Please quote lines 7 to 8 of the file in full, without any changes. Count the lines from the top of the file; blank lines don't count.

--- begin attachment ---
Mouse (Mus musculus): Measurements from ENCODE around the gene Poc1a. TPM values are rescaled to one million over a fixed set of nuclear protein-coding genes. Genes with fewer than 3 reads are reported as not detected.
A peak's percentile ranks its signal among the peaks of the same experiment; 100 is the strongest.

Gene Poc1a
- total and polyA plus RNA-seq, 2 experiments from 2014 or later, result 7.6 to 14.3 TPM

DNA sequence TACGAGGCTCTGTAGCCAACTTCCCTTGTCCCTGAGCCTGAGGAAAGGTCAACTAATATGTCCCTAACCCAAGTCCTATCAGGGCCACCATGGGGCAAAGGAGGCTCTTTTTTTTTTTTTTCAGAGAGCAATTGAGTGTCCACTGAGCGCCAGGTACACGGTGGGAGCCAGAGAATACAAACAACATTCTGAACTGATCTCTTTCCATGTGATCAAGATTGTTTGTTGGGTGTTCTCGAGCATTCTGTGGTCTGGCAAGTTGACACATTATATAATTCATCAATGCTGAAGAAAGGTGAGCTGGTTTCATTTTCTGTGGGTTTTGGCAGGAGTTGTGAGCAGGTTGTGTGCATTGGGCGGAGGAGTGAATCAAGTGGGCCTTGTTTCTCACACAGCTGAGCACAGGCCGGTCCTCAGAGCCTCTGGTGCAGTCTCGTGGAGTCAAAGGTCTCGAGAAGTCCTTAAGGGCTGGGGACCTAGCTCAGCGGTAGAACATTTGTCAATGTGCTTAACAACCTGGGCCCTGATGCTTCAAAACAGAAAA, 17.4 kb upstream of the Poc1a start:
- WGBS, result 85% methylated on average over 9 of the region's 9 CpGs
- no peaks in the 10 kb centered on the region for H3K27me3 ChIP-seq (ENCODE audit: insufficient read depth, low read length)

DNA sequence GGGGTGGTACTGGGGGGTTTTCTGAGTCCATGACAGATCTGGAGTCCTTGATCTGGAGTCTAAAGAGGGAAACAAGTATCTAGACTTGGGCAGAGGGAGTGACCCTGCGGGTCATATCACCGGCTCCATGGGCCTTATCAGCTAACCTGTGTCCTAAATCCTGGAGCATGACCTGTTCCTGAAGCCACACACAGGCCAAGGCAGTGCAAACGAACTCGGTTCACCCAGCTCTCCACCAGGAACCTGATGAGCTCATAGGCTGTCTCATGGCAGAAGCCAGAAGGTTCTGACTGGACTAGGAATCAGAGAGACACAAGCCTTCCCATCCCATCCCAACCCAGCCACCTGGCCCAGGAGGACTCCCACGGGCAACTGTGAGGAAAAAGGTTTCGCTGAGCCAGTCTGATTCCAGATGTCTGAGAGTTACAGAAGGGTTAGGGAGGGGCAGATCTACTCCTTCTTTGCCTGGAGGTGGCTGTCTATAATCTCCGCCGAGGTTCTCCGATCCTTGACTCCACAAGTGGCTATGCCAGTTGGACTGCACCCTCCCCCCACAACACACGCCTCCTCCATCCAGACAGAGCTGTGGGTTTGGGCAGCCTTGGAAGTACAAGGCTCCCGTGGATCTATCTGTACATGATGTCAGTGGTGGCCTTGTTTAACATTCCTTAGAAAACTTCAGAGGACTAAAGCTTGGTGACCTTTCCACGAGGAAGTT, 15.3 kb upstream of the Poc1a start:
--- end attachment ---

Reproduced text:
- no peaks in the 10 kb centered on the region for H3K27me3 ChIP-seq (ENCODE audit: insufficient read depth, low read length)

DNA sequence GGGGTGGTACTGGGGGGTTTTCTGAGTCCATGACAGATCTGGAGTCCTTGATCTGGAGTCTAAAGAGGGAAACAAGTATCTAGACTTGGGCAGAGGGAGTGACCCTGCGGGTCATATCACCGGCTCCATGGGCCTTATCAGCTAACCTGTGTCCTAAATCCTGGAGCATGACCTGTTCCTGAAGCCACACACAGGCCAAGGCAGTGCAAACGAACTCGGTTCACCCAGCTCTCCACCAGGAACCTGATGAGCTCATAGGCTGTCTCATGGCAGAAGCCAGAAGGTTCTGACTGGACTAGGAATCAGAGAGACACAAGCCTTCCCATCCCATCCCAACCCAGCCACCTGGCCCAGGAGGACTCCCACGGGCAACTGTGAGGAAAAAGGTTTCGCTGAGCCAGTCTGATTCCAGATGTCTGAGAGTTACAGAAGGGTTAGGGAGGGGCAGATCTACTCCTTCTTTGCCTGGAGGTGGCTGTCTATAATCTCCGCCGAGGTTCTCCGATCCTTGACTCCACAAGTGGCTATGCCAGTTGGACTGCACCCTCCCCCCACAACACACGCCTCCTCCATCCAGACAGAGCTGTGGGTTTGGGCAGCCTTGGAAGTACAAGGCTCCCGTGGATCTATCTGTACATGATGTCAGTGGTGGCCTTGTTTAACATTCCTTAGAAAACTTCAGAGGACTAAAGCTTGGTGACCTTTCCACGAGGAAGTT, 15.3 kb upstream of the Poc1a start: